The Archbishop of Canterbury has spoken of the need to move beyond interfaith dialogue characterised by “bland statements of anaemic intent” to urgently address sources of tension – warning that failing to do so would be “disingenuous and ultimately dishonest”.
Justin Welby impassioned plea came during a speech at the Board of Deputies annual dinner in which he reflected on a year blighted by “religiously-sponsored violence” across the globe.
“Within the Christian community we need to stand against our own tendency, when exhibited over many centuries, to violence; violence against each other and above all violence against Jewish communities in horrendous and horrible ways going back well over a millennia,” he told hundreds of guests at the representative body’s annual dinner in central London.
“We need to stop that both with security but also with ideology that subverts the arguments of the radicals. If we don’t do that we leave all the good arguments in the hands of the radicals.”
To achieve that, he argued, there was a need for communities to come together to have “difficult conversations. “We need to move beyond inter-religious interaction in which the usual suspects issue bland statements of anaemic intent with which you could paper the walls of Lambeth Palace – and much good would it do. All desperate to agree with one another so that the very worst outcome could be we end up acknowledging our differences.
“That is not enough in the face of the dangers we face at this time. It is disingenuous and ultimately dishonest because alongside all we hold in common there are profound differences too. True friendships can withstand honestly-held differences in values, opinions and religious understandings.”
The Archbishop – who apologised for the recent actions of Church of England vicar Stephen Sizer and vowed to make every effort to stand alongside the community in the challenges it faces. But in strikingly candid remarks, he warned: “We will fail from time to time. I hope we’ll have the guts, as we have done, to apologise, acknowledge our failure and do better in the future.”
Pledging that his Church would take anti-Semitism seriously, the leader of 18million Anglicans added: “I’ve made in the past one serious mistake on that – failing to stand up and protest about something when I should have done – it was about three years ago – and I will not make that mistake again.”
Welby – whose speech combined an intensely serious message with effortless comedic touches – even touched on the UK elections. “There’s rather a lot of promises around at the moment,” he said. “I’m not saying they’re done dishonourably. It’s just sometimes they’re more hope than expectation.
“My experience of them particularly over last 6 months has been of very honourable people doing very difficult jobs with inadequate resources. They do their best to do it as well as they can. They get it wrong. So do I, constantly.”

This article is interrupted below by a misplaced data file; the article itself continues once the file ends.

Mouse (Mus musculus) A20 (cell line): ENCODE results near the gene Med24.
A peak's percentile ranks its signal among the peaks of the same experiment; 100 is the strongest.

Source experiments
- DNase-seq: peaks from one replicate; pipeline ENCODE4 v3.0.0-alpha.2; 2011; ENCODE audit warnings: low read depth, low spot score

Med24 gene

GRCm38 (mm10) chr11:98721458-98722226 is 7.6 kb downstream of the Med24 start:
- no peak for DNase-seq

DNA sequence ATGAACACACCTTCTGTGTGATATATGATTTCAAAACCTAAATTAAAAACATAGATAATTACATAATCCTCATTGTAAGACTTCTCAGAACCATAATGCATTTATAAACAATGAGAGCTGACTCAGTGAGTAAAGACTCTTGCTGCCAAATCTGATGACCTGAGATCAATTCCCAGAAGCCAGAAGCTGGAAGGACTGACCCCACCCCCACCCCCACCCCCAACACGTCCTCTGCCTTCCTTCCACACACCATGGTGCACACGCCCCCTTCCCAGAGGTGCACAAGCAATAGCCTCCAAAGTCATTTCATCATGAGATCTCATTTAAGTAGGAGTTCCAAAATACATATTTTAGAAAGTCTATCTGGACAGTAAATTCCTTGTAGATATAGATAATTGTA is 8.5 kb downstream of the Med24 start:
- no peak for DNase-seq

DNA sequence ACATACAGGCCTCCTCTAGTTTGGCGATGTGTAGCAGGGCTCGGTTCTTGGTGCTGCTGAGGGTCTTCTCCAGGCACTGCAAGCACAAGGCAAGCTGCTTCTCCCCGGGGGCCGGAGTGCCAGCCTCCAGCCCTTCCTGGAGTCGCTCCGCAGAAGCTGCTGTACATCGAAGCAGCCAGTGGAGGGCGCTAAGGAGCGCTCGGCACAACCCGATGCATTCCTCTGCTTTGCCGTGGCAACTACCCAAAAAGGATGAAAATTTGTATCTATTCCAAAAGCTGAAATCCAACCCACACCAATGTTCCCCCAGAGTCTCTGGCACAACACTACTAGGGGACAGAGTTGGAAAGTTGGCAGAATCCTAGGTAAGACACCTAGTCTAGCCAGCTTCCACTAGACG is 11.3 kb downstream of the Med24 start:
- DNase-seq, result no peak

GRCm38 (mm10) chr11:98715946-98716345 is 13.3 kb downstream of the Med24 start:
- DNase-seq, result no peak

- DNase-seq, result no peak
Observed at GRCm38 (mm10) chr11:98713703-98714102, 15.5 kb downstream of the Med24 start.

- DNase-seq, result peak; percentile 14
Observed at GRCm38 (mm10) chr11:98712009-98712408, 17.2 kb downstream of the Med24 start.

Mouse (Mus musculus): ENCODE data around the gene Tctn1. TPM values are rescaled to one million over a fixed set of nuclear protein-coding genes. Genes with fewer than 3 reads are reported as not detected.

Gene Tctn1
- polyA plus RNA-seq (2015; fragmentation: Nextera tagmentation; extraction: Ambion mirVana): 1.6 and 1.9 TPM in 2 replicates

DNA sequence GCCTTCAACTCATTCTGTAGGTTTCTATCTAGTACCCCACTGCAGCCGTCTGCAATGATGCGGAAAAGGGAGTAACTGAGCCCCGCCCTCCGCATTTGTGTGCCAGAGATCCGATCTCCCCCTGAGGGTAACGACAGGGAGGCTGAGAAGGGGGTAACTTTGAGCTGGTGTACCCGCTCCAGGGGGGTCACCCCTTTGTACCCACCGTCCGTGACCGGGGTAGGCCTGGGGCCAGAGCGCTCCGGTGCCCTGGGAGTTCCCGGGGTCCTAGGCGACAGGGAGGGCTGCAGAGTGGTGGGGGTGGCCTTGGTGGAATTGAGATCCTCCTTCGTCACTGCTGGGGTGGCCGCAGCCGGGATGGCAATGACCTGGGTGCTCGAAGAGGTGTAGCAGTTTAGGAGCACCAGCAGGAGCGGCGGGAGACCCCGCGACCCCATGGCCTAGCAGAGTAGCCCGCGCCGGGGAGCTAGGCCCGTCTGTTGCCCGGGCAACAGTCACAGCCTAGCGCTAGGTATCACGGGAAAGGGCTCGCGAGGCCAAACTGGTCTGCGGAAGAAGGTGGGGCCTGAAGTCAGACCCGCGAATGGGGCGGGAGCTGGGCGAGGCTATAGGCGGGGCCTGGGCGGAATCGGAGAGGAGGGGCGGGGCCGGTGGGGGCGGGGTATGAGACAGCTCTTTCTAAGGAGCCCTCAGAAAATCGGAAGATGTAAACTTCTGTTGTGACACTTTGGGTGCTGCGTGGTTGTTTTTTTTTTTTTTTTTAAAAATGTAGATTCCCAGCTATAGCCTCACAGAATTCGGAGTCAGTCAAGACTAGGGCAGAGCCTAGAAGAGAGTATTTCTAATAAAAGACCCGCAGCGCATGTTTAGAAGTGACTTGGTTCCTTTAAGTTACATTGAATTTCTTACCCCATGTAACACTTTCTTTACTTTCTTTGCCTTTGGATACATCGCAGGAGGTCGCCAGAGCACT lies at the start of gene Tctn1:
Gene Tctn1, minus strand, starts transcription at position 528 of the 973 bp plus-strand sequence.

The Anglican leader also paid tribute to the “wisdom grace and great insight during extremely challenging times” of President Vivian Wineman, whose six-year term ends this month.
Photo credit: John Rifkin
Thank you for helping to make Jewish News the leading source of news and opinion for the UK Jewish community. Today we're asking for your invaluable help to continue putting our community first in everything we do.
Unlike other Jewish media, we do not charge for content. That won’t change. Because we are free, we rely on advertising to cover our costs. This vital lifeline, which has dropped in recent years, has fallen further due to coronavirus.
For as little as £5 a month you can help sustain the vital work we do in celebrating and standing up for Jewish life in Britain.
Jewish News holds our community together and keeps us connected. Like a synagogue, it’s where people turn to feel part of something bigger. It also proudly shows the rest of Britain the vibrancy and rich culture of modern Jewish life.
You can make a quick and easy one-off or monthly contribution of £5, £10, £20 or any other sum you’re comfortable with.
100% of your donation will help us continue celebrating our community, in all its dynamic diversity...
Being a community platform means so much more than producing a newspaper and website. One of our proudest roles is media partnering with our invaluable charities to amplify the outstanding work they do to help us all.
There’s no shortage of oys in the world but Jewish News takes every opportunity to celebrate the joys too, through projects like Night of Heroes, 40 Under 40 and other compelling countdowns that make the community kvell with pride.
In the first collaboration between media outlets from different faiths, Jewish News worked with British Muslim TV and Church Times to produce a list of young activists leading the way on interfaith understanding.
Royal Mail issued a stamp honouring Holocaust hero Sir Nicholas Winton after a Jewish News campaign attracted more than 100,000 backers. Jewish News also produces special editions of the paper highlighting pressing issues including mental health and Holocaust remembrance.
In an age when news is readily accessible, Jewish News provides high-quality content free online and offline, removing any financial barriers to connecting people.
Voice of our community to wider society
The Jewish News team regularly appears on TV, radio and on the pages of the national press to comment on stories about the Jewish community. Easy access to the paper on the streets of London also means Jewish News provides an invaluable window into the community for the country at large.
We hope you agree all this is worth preserving.